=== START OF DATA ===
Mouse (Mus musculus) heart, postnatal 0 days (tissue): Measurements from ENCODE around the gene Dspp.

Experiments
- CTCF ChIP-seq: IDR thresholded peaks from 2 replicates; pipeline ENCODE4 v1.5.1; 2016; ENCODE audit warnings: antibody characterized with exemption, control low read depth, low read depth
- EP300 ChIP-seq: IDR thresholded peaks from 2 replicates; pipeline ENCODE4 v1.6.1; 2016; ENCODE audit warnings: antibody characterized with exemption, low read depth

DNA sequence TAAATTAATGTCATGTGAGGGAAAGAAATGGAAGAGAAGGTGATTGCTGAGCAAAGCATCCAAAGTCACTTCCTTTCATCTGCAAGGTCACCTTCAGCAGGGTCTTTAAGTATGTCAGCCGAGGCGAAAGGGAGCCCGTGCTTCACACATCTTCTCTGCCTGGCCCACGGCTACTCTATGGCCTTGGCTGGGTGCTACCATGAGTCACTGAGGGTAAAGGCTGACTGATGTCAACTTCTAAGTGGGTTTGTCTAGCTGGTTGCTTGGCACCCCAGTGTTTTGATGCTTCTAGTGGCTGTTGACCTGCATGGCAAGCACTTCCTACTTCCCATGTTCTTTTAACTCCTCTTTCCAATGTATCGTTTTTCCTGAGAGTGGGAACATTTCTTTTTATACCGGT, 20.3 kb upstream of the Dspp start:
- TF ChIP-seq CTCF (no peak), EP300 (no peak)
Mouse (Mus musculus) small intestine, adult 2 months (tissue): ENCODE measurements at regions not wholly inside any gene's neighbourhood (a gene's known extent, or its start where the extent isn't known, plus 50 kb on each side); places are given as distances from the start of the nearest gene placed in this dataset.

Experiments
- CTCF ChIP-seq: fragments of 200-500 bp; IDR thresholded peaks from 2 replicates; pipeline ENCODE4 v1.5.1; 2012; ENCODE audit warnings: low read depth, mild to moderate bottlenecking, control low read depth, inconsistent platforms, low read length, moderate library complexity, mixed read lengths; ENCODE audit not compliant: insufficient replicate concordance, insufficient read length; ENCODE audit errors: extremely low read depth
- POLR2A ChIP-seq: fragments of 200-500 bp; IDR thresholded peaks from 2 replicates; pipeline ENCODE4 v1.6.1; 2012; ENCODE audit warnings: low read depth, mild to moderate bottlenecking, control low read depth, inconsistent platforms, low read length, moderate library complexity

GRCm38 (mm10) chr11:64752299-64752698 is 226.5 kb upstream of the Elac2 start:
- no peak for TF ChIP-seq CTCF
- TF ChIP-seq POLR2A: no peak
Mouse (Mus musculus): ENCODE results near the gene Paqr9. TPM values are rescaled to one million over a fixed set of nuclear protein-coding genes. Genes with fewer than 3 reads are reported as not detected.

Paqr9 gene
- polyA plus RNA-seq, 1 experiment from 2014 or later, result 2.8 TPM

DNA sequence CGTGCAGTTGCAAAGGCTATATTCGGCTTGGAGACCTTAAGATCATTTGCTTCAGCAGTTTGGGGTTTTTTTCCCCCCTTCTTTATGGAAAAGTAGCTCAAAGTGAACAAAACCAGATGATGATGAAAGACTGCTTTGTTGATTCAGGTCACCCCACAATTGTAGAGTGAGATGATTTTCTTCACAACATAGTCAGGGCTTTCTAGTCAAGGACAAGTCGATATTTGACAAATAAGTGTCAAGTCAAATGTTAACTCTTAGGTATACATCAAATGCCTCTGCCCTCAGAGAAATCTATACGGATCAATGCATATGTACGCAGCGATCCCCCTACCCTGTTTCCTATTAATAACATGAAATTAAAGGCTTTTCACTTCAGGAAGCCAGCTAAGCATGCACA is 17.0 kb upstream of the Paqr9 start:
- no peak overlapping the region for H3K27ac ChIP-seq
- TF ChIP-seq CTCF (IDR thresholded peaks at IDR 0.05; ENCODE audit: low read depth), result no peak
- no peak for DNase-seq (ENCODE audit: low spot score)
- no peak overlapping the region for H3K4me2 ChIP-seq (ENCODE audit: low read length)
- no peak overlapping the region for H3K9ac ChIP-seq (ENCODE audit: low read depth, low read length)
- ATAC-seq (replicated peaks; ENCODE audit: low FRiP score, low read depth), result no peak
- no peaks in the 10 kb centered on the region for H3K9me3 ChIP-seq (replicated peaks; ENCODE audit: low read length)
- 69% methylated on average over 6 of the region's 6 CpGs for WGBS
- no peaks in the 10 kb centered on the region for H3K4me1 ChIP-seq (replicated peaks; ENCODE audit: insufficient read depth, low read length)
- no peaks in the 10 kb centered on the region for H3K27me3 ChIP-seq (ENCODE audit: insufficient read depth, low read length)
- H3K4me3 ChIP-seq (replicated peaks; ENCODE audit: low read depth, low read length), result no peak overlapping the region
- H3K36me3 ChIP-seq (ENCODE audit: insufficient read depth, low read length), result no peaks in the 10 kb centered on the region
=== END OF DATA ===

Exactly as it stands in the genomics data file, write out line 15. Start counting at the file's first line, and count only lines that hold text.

Paqr9 gene